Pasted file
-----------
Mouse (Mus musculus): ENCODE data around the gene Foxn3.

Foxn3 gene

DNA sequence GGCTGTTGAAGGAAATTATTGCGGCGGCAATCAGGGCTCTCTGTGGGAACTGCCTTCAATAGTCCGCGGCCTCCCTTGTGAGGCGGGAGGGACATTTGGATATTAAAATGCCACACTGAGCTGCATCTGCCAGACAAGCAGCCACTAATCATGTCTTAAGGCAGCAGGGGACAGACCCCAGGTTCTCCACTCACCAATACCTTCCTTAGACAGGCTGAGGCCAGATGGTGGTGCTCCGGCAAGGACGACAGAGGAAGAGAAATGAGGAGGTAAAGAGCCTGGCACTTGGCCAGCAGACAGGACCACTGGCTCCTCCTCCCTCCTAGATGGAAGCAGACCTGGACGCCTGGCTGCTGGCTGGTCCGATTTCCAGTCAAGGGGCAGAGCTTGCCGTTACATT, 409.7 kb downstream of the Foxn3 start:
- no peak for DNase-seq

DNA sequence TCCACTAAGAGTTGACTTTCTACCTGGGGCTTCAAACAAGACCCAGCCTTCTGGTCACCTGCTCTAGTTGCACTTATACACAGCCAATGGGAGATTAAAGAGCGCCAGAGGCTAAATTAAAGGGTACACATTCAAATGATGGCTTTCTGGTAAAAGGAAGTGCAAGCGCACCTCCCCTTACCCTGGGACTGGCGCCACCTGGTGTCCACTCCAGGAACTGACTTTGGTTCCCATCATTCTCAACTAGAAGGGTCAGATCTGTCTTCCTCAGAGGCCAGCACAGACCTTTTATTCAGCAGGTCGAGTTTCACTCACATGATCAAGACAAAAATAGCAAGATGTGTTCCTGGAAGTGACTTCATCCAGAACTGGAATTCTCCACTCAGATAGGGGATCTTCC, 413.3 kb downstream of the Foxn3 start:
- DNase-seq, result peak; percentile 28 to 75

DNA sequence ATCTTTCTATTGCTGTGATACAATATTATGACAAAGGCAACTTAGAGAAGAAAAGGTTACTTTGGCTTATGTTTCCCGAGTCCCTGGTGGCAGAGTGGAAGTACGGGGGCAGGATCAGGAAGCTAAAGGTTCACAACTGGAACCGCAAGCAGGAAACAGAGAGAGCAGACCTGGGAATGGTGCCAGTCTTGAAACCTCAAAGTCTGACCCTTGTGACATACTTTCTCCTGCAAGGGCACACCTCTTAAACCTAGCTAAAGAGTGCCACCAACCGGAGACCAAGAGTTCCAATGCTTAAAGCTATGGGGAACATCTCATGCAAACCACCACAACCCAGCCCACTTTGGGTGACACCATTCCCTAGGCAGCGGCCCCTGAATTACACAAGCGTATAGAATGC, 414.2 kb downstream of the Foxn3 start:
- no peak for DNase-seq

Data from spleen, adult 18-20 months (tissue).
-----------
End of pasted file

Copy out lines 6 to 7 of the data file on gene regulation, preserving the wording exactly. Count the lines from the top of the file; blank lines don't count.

- DNase-seq, result peak; percentile 28 to 75

DNA sequence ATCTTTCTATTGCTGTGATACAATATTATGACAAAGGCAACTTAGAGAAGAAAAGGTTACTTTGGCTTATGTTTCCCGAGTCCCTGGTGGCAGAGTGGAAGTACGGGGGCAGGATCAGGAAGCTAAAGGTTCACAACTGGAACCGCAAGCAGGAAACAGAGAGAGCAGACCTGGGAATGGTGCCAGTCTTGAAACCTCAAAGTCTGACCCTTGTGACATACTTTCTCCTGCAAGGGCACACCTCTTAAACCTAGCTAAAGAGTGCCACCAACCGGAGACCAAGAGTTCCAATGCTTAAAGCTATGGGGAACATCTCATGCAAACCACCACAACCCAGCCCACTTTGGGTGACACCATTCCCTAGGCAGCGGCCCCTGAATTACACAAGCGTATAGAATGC, 414.2 kb downstream of the Foxn3 start: